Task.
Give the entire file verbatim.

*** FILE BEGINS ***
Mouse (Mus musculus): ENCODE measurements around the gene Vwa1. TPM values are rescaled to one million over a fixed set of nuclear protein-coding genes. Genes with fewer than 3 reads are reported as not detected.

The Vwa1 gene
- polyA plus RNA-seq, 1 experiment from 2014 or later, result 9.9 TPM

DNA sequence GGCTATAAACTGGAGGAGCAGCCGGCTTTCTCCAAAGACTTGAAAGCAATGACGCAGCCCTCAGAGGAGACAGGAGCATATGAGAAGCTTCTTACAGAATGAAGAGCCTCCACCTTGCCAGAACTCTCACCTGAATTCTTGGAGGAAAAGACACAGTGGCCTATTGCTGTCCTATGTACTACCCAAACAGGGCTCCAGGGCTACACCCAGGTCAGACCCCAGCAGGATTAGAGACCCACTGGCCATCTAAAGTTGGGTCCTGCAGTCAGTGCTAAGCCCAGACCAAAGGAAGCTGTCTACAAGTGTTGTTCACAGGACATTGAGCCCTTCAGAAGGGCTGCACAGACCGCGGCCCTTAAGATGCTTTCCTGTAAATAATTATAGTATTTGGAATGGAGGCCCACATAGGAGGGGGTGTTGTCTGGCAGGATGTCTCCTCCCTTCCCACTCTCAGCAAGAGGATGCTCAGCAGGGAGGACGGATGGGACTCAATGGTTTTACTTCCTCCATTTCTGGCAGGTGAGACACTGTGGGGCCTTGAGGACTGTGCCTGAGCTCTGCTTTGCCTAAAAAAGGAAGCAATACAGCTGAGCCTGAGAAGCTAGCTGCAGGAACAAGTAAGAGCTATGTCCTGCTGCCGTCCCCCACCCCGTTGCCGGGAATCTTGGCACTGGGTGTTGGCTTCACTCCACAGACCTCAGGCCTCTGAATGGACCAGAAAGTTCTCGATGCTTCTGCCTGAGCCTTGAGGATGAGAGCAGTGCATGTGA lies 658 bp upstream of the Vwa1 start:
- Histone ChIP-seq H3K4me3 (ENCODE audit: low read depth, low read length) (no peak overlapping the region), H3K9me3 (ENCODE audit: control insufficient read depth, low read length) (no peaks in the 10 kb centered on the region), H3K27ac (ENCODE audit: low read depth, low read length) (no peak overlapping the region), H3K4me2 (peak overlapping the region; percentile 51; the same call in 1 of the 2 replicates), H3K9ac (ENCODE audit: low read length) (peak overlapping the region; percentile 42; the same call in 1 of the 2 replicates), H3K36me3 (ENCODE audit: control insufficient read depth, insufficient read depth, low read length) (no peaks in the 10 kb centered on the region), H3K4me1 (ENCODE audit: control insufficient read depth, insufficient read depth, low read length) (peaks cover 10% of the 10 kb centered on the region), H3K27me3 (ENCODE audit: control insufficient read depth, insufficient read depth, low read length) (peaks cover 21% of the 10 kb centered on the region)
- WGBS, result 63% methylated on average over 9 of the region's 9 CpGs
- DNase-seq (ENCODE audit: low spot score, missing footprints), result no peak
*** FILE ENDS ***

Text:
Mouse (Mus musculus): ENCODE measurements around the gene Vwa1. TPM values are rescaled to one million over a fixed set of nuclear protein-coding genes. Genes with fewer than 3 reads are reported as not detected.

The Vwa1 gene
- polyA plus RNA-seq, 1 experiment from 2014 or later, result 9.9 TPM

DNA sequence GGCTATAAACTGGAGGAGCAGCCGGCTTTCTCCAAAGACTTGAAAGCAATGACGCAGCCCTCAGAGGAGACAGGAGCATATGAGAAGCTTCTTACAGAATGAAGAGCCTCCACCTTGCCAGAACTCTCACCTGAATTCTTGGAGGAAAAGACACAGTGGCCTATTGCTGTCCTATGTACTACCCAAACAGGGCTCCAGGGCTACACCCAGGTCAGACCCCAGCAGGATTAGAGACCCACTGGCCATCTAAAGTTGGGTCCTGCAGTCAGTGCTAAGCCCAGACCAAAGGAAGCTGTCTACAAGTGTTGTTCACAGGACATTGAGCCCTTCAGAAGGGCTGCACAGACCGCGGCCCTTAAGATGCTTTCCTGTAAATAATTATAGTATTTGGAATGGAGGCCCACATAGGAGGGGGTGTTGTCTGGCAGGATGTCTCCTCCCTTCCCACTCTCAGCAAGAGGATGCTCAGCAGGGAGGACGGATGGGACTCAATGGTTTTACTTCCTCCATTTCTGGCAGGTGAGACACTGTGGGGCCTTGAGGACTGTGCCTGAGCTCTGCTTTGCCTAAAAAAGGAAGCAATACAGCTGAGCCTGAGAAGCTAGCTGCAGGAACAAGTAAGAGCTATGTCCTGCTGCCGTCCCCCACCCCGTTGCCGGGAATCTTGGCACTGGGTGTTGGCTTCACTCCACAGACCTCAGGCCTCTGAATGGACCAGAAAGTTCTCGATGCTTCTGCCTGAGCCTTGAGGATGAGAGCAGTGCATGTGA lies 658 bp upstream of the Vwa1 start:
- Histone ChIP-seq H3K4me3 (ENCODE audit: low read depth, low read length) (no peak overlapping the region), H3K9me3 (ENCODE audit: control insufficient read depth, low read length) (no peaks in the 10 kb centered on the region), H3K27ac (ENCODE audit: low read depth, low read length) (no peak overlapping the region), H3K4me2 (peak overlapping the region; percentile 51; the same call in 1 of the 2 replicates), H3K9ac (ENCODE audit: low read length) (peak overlapping the region; percentile 42; the same call in 1 of the 2 replicates), H3K36me3 (ENCODE audit: control insufficient read depth, insufficient read depth, low read length) (no peaks in the 10 kb centered on the region), H3K4me1 (ENCODE audit: control insufficient read depth, insufficient read depth, low read length) (peaks cover 10% of the 10 kb centered on the region), H3K27me3 (ENCODE audit: control insufficient read depth, insufficient read depth, low read length) (peaks cover 21% of the 10 kb centered on the region)
- WGBS, result 63% methylated on average over 9 of the region's 9 CpGs
- DNase-seq (ENCODE audit: low spot score, missing footprints), result no peak